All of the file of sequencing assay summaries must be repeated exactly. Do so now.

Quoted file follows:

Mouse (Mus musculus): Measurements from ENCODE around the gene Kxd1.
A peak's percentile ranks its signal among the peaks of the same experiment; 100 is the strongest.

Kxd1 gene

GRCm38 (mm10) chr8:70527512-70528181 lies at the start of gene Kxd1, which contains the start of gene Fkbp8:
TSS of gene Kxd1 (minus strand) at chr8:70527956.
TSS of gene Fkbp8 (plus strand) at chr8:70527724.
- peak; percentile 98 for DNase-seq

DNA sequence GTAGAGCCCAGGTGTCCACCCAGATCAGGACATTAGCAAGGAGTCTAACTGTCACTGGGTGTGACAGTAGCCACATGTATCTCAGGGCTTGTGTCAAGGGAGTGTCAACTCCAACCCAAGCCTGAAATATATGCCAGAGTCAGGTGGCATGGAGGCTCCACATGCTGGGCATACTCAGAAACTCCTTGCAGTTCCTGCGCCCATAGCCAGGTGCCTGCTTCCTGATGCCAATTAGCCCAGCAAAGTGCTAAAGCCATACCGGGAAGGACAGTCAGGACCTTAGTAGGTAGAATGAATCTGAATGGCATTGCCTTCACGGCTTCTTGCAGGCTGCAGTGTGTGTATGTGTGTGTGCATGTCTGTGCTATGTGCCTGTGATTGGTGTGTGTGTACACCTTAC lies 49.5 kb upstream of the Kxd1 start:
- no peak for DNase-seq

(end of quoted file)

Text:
Mouse (Mus musculus): Measurements from ENCODE around the gene Kxd1.
A peak's percentile ranks its signal among the peaks of the same experiment; 100 is the strongest.

Kxd1 gene

GRCm38 (mm10) chr8:70527512-70528181 lies at the start of gene Kxd1, which contains the start of gene Fkbp8:
TSS of gene Kxd1 (minus strand) at chr8:70527956.
TSS of gene Fkbp8 (plus strand) at chr8:70527724.
- peak; percentile 98 for DNase-seq

DNA sequence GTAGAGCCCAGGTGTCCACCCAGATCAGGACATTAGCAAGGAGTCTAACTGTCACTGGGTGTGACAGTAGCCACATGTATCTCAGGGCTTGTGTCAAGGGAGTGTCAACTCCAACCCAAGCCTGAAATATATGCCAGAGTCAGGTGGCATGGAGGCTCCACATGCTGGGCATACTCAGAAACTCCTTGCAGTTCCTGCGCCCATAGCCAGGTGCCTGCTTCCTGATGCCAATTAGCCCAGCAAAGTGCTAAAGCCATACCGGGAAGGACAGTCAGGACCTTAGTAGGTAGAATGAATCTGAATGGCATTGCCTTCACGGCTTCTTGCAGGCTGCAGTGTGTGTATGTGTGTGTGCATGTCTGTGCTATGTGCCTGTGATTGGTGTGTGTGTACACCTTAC lies 49.5 kb upstream of the Kxd1 start:
- no peak for DNase-seq